"God has his plan," says a Tyrolian proverb, "for every man;" and every one who is thus in a false position is not only not working out the plan God intended for him, but actually preventing a better agent from doing his work, by vainly and effectually trying to do it for him. There is something every man is fitted for and intended*.to perform: each man therefore who has been led out of his sphere of labor has left his own vacant, and is keeping some one else out of theirs, who for this very reason perhaps is standing idle, or laboring to the injury and harm of mankind, instead of for their well-being; and yet we are told "it is a pity to hurt their feelings 1" But is it not a greater pity, and a grievous sin to tolerate a man in sacrificing his lifetime to labors for which he was not destined by God; to allow the kingdom of Christ to suffer wrong, and to shrink from the manly and courageous discharge of a Christian duty? The evil referred to is a wide spread one; let ministers of churches, superintendents, and Sunday school teachers ponder well their position, and be prepared to act as the occasion may demand, always seeking the assistance of the divine spirit of truth.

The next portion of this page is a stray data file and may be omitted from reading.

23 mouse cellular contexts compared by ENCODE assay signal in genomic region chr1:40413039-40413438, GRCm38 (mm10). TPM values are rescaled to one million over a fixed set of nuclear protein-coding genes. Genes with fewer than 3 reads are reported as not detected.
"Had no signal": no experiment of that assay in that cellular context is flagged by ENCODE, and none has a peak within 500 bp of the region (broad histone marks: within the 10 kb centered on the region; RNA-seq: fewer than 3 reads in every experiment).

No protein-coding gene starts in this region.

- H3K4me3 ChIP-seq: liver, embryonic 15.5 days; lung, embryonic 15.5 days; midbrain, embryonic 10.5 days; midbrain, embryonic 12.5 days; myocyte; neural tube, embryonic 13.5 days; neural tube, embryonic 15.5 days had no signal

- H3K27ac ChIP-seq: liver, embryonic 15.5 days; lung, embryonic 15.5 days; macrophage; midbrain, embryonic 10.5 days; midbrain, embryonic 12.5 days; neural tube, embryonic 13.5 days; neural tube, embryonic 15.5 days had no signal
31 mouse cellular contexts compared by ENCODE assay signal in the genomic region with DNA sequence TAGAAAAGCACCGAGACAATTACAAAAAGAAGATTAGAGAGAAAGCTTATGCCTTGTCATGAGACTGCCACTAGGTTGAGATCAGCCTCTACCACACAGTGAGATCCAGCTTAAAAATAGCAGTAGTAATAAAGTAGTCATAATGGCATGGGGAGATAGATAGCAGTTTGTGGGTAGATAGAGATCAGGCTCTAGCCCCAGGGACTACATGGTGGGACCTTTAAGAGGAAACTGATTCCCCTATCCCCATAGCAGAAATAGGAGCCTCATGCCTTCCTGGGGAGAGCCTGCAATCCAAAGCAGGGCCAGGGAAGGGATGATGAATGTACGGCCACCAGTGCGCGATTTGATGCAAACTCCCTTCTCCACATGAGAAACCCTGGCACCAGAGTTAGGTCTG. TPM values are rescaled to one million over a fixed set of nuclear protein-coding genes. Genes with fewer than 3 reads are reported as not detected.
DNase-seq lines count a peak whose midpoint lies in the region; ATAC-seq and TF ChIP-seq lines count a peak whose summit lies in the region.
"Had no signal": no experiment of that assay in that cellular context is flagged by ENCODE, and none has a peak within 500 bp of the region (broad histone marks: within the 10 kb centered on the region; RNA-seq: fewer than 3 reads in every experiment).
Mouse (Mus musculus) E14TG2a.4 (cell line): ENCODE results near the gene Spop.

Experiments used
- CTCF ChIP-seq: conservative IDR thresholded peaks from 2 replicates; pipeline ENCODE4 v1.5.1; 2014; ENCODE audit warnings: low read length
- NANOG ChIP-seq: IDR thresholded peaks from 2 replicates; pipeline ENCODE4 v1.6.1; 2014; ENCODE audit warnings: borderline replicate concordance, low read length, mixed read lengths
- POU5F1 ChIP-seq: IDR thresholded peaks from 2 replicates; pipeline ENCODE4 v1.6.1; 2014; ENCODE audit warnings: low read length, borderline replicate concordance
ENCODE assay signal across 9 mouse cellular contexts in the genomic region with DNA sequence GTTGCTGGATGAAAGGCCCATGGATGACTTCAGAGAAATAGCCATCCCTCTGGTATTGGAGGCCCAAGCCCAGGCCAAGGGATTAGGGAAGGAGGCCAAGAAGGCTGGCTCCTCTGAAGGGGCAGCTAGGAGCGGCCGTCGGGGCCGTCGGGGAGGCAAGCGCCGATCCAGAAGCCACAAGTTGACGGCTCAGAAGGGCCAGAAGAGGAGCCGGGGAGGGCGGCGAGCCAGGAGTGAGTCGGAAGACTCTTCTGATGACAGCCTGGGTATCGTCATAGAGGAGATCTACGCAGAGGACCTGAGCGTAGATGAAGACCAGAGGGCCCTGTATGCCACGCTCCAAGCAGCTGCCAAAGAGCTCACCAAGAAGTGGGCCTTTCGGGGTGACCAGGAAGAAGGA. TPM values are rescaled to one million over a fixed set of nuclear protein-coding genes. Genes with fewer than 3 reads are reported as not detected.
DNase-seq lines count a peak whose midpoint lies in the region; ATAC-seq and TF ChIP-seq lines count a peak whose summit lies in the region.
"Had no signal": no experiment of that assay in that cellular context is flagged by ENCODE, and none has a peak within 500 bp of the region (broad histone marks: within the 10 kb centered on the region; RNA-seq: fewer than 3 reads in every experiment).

Neiccastle-on-Tyne. W. J. T.


Teach your children to think, and you arrive at the secret of success. Punctuality, order, attention, love, are all embodied in this one point. What a difference does an abstract truism present when brought to the test of thought, and kindled by the fire of imagination. At once it loses its garb of frigidity, and by enquiry and kind suggestion, and remark?, becomes in itself a little history. Take an instance. You tell your children "God is love." Follow up that truism, by asking questions such as these, What their idea of love is? What an idea is? What gives them the power of having an idea? Repeat all this in simple language, in accents suited to a child; but as you value their future happiness in life, and through eternity, teach them to think. What a new world is opened to the child who has a teacher who can thus bring out of darkness a ray of light; and on the other hand, how many a scholar has gone to his home heavy and disappointed, because, unable to grasp at the glimmering of a truth whicli might have been clearly solved by a judicious teacher.